Messing with their heads

DONNELLE BELANGER-TAYLOR
Last updated 12:00 15/05/2013

ButcheryHaving children is a great responsibility. You nurture them and teach them about the world. They're wide-eyed, innocent, waiting for knowledge.

But sometimes, just sometimes, I get the urge to mess with their trusting little minds.

My three-year-old twins have been in an anatomy phase lately. Vieve in particular has been endless with the "What's inside arms? What's inside stomachs? What's inside toes?" questions. 

The other day she came into the kitchen while I was pulling a slow-cooked bacon hock apart, in order to extract the meat.

"What's those bits?"

"This is the meat. It's the muscles. Here's the bones, and this is fat, and here's the skin."

"Oh. We have muscles!"

"Yes, we do."

She gave the bacon hock the side-eye and then looked at me curiously.

"Is that... from people?"

The expression on her face was priceless. I quickly reassured her that it was from a pig, and that other animals have muscles, bones, and skin like we do.

But, oh, the temptation.

I wonder what her reaction would have been if I'd casually said "Yes, that's from people." Would she have accepted it without comment? Asked who it was? Freaked out the way I did when I discovered that the tasty mutton we'd been enjoying for a couple of weeks was from my Calf Club lamb?  (Jeddy Jepedo tasted good.)

I've always been perfectly upfront about where meat comes from, but I'm not sure she's made the connection between beef and cow, pork and pig, or chicken and, well, chicken.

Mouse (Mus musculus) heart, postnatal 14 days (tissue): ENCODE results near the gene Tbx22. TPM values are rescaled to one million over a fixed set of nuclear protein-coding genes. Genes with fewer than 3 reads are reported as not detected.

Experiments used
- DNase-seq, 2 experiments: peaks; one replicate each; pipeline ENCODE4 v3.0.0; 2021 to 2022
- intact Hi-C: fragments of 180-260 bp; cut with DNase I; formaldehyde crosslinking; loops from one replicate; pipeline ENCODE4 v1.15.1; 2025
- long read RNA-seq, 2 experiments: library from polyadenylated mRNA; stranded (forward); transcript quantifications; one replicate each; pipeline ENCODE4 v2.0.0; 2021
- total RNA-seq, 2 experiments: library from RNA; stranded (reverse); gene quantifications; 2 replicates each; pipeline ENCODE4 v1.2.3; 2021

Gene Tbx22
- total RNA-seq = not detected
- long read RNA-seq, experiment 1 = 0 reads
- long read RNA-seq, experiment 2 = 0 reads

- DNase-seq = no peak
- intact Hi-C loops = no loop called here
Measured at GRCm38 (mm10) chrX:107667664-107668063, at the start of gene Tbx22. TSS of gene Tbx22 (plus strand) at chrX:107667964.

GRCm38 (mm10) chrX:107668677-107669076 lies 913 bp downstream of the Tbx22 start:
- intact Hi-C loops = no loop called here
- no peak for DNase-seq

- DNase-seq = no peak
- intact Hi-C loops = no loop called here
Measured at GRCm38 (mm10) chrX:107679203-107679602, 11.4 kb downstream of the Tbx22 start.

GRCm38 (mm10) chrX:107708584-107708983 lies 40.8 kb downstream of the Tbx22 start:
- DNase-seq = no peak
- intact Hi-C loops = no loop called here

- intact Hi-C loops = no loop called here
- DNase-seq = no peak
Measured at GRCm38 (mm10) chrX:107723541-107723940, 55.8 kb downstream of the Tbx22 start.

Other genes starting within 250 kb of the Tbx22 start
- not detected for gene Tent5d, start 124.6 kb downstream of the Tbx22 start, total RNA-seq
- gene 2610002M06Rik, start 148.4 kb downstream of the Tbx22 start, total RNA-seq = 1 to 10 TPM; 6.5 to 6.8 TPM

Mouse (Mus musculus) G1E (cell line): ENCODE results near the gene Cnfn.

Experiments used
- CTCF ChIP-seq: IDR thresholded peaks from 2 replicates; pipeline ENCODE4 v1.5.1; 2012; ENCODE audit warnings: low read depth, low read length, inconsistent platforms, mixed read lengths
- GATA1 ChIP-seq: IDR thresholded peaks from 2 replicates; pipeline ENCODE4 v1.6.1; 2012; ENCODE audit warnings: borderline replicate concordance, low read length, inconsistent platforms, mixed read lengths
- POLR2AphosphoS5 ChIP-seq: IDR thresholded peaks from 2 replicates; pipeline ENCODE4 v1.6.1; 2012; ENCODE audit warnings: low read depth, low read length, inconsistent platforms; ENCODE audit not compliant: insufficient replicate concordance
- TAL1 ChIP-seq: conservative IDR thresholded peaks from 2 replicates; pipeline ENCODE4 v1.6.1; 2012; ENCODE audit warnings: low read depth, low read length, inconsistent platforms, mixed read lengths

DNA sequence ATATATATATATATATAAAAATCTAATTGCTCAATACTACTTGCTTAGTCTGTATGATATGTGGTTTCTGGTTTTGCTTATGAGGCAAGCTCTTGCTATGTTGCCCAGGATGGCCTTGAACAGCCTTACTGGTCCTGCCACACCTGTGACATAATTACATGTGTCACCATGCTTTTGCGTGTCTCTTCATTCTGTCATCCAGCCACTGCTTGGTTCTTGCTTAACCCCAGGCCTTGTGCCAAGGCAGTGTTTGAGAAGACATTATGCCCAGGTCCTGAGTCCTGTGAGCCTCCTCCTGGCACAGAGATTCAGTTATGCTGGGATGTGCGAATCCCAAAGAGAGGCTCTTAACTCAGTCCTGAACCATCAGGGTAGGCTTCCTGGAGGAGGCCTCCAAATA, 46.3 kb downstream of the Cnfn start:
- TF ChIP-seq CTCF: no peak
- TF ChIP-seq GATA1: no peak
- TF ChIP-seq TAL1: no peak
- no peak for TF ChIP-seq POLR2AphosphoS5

(Hrm, now I'm curious.  Oh! "Pig" is from Old English, and "pork" from Old French. Similarly for beef/cow, mutton/sheep etc. That makes sense.)

Maybe I'm the only one who gets a fleeting impulse to mess with my children's heads... or perhaps not. Paul Jenning's short story No Is Yes (from Quirky Tails) explores the concept of a parent deliberately misleading his child as a scientific experiment. Clearly I'm not the only person who has (jokingly!) contemplated how parenthood makes it easy to skip that pesky ethics committee.

Even a childless friend of mine has succumbed to temptation, teaching a friend's child that the word for "couch" is "puppy".

What about you? Have you ever had the mischievous thought that you could tell your kids complete nonsense, and they'd believe you?

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